While stating the obvious, this research by Stanford geneticists is fascinating. "Mexico harbors one of the largest amounts of pre-Columbian genetic diversity in the Americas," said Stanford’s Dr. Andres Moreno-Estrada.
At least a third of my own genetic makeup is Indigenous. The rest is Spanish Sephardic Jew, Irish, and trace mixtures from many other places. My indigenous ancestors, most likely Apache, came from the Sonoran, Southern California, and Western Arizona region. They also came from the Southern Michoacán, northern Guerrero region of Mexico. I have been told that I look Purépecha. Apache, too. I wish I knew.
While in Ireland recently, I must say that I did want to dwell on the O'Hara part of my identity. I asked a random, very friendly person at a grocery story counter what nationality she thought I was. "Canadian," she responded. Though amused, her answer didn't help much as I so wanted her to see the Irish in me. :-)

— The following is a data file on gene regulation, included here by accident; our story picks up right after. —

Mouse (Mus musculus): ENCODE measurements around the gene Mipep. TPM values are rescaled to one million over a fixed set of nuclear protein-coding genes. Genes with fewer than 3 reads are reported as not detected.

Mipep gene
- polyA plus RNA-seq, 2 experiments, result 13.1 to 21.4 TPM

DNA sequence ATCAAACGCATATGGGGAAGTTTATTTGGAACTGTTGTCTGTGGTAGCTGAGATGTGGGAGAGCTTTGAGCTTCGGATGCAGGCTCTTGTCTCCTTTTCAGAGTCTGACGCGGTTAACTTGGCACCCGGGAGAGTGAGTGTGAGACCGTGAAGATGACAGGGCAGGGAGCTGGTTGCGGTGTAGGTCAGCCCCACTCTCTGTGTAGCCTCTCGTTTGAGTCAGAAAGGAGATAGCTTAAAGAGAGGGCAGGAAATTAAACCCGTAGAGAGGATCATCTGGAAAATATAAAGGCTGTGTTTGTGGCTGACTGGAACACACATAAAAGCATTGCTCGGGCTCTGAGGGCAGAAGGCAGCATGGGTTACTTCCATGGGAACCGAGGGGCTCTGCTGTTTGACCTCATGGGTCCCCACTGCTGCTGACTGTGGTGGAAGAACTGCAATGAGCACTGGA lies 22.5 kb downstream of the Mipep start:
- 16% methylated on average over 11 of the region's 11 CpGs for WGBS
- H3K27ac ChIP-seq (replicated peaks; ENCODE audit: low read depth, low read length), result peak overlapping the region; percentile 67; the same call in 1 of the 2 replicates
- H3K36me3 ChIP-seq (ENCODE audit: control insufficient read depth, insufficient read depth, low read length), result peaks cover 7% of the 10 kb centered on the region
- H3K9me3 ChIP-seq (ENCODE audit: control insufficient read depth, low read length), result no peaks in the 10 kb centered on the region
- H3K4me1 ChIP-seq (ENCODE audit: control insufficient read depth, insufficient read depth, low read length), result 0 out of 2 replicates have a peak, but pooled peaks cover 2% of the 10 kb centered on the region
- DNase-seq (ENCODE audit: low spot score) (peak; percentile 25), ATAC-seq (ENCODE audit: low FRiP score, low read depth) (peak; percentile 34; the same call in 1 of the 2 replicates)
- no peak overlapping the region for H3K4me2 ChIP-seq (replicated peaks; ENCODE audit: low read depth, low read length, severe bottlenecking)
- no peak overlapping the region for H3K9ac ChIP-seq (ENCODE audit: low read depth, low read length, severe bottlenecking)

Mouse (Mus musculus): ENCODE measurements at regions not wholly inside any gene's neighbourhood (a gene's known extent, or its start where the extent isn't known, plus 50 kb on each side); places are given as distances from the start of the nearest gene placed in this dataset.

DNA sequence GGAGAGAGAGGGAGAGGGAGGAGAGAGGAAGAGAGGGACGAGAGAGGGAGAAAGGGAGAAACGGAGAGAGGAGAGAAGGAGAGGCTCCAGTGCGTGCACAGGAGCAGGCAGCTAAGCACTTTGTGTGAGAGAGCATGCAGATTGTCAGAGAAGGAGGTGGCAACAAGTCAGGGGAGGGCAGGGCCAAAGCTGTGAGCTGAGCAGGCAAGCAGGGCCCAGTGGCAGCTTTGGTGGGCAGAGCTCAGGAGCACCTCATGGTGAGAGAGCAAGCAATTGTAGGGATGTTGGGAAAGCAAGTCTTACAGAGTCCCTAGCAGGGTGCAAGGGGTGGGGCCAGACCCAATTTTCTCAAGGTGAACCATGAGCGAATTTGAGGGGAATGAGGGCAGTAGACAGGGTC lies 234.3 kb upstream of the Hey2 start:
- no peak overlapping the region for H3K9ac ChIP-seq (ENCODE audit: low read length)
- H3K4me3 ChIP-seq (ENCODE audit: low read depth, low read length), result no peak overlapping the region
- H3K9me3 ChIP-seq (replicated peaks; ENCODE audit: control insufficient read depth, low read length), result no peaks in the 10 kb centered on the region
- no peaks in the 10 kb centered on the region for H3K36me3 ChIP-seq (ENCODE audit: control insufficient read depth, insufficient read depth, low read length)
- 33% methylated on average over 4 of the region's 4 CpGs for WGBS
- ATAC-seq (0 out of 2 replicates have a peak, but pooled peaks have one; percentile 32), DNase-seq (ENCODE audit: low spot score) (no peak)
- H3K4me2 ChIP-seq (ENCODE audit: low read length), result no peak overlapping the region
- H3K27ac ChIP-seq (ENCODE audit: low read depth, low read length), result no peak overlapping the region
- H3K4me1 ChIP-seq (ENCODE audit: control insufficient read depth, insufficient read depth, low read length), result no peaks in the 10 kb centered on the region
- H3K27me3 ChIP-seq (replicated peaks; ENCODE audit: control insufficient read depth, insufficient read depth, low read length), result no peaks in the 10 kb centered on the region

What should not get lost here is that the terms, "mestiza" or "mestizo" track back to racial classification that comes out of colonization by the Spaniards and other groups that colonized the continent (British, French, Dutch, and Portuguese). While hierarchy existed, the research is conclusive that race comes into existence with the conquest and colonization of native people. The term, "white," for example, didn't come into existence until the early 1600s and only so with the consolidation of slavery.
And since this is a more recent history relative to the much older, deeper one of blood mixture involving not just empires, but Indigenous people on this continent for millennia, the greatest part of "mestizaje"—the Stanford researchers' findings notwithstanding—involved pre-Columbian, pre-contact, Indigenous peoples.
Thanks to Dr. Rudy Acuña for sharing.
|A new study of Mexican genetics shows surprising diversity.|